On Thursday morning, they did just that. But, they didn’t realise it. Nor did I until they had raced out of my class in a bid to be the first in the lunch queue.

The topic for the day was the analysis of language.  We read an article about an openly gay rugby player.

After a weekend that saw the news filled with stories of hate that linked with both sport and sexuality, I saw this article as a great tool to spark some serious debate, some riveting conversations and some strong opinions.  I thought I might even have to challenge some ideas.

I was wrong.

I have mentioned in a previous post that rugby is the beating heart of our school; it is a topic that draws a lot of our pupils into conversation.

We read the article and before picking out key words and phrases, I wanted to find out what they thought of it.

“Why do you think the rugby player kept his sexuality to himself for so many years?”

“He was scared of what others would think, Miss.”

“Yes, so if your fellow team mate told you, after years of playing rugby together, that he was gay. How would you react?”


“What would you say to your friend?”

Eventually, someone spoke.

“I wouldn’t say anything, Miss. He’s my friend.”

I smiled.

“What if your friend wanted a reaction, your opinion or some advice?  What would you say?”

“I’d tell him to stay focused on the match because we had a game to win.”

I feared that they didn’t understand what I was asking of them.  However, we unanimously agreed that the appalling things that happened last weekend have no place in this world.  They recognised discrimination and they condemned it.

When asked to speak about sexuality in context, they couldn’t.  Not because they didn’t understand, but because it just isn’t an issue for them.  I am lucky enough to work with young people who tolerate, accept and love people’s differences – whether it be their sexuality, their beliefs or just how they have their hair styled. When the world is at its most cruel, I look to them because they are our future and they are good.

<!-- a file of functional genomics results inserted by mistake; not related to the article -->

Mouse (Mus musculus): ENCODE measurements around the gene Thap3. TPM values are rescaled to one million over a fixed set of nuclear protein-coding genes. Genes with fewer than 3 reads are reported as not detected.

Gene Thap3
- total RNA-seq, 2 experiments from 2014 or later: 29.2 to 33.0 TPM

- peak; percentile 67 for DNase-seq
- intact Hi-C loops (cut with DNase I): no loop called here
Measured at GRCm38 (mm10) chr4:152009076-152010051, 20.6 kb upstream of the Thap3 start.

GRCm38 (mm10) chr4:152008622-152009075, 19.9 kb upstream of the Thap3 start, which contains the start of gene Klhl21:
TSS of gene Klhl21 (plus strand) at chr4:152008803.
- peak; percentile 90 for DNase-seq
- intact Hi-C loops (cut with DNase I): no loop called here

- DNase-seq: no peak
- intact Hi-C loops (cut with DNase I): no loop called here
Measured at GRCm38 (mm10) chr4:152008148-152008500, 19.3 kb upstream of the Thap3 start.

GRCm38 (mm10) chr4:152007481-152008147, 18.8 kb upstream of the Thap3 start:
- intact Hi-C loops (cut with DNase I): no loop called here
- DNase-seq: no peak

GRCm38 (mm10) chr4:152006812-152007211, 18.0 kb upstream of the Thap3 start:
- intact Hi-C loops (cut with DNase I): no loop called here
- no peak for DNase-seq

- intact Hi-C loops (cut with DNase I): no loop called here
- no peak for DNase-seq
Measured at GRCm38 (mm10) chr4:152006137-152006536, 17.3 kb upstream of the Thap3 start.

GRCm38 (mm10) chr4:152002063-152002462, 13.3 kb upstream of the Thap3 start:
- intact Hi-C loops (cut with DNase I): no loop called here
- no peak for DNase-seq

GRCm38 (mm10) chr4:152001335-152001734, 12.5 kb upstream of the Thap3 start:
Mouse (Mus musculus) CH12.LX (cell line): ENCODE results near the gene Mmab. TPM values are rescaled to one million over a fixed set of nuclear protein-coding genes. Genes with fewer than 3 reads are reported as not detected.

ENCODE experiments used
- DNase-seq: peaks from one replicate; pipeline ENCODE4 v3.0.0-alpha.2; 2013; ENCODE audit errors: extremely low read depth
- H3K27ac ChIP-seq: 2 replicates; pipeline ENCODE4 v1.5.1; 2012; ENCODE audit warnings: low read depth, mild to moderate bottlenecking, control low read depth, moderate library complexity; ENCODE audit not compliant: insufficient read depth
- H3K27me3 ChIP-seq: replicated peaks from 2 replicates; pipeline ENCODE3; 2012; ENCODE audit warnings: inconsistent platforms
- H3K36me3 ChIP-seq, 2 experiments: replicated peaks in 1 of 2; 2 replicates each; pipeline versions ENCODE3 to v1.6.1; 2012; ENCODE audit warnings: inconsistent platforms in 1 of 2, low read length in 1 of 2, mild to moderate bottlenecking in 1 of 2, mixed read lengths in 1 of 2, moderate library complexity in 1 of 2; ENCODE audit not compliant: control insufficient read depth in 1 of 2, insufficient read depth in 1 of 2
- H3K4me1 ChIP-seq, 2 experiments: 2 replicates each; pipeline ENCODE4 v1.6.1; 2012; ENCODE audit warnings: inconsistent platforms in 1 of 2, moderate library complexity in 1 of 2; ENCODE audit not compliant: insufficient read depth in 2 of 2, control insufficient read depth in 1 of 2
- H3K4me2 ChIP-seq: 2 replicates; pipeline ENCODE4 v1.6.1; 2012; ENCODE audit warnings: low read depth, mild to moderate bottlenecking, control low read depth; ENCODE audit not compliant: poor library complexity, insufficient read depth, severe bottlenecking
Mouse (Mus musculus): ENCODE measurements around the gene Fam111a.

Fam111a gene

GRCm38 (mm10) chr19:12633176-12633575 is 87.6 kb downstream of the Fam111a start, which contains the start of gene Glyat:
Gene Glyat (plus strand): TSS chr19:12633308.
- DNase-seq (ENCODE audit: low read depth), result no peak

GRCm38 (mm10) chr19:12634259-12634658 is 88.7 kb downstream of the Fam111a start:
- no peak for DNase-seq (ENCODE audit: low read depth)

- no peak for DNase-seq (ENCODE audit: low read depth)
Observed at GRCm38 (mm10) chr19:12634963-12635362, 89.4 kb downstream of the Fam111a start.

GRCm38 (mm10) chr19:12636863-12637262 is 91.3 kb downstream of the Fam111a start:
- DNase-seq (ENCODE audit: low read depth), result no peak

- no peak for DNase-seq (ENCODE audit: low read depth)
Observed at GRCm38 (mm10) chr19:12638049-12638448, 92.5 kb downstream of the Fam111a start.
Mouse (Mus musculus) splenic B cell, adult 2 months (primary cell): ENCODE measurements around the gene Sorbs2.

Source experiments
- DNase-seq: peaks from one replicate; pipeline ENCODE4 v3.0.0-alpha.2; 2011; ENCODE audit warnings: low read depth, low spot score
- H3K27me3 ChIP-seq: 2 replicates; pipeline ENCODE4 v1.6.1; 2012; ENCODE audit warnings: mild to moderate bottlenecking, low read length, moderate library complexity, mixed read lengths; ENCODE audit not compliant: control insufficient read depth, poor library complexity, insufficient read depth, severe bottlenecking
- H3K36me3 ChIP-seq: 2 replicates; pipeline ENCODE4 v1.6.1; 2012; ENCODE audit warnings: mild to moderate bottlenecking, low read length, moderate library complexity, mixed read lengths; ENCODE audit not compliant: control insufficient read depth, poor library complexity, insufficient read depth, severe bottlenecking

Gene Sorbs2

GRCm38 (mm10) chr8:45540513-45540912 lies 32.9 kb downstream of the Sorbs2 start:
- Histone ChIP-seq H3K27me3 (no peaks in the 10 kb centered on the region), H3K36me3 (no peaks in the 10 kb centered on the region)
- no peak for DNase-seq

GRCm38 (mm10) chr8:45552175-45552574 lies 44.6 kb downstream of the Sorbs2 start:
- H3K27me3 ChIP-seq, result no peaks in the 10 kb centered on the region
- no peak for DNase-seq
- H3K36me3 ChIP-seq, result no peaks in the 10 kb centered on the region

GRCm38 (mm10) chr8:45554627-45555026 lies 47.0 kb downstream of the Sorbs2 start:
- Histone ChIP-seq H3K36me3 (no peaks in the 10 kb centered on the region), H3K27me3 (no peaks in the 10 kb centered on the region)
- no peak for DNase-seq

They will sometimes be naughty and will test my patience, but they will grow up good.

People yearn for the Britain of old when people were perhaps more patriotic.  But, weren’t people also more racist back then and less tolerant of people who dared to be true to themselves and stand out from the crowd?

I am lucky enough to live in a country that celebrates freedom and I am privileged to teach pupils who don’t just tolerate people’s differences, but they accept them because it’s all they have ever known.

As teachers, we will strive to educate your children and turn them into good citizens, but education starts and finishes in the home and love will always breed love.

Thank you Year 9 for allowing me to see some good in the world this week.

Love breeds love and happiness is infectious


Barmy Beach Buddies

Girls’ Weekend!  Girls’ Weekend with seven kids under six.  Yes, we did it again, yes there was an extra baby on the trip this year, and yes, this time I was prepared for the extreme weather conditions as rammed into my car (before any of the essentials like clothes and food) was a heater, a double duvet, two water bottles, my bed socks and my friend’s ‘Where’s Wally’ onesie.

After returning home from Primrose Valley last year, I vowed never to stay in another caravan again.  Looking back in hindsight, I wasn’t fully prepared for the experience and I suppose sleeping in Marks and Spencer silk Pyjamas and regurgitated breast milk was not the best way to get a decent night’s sleep in the ‘Coldest Place on Earth’.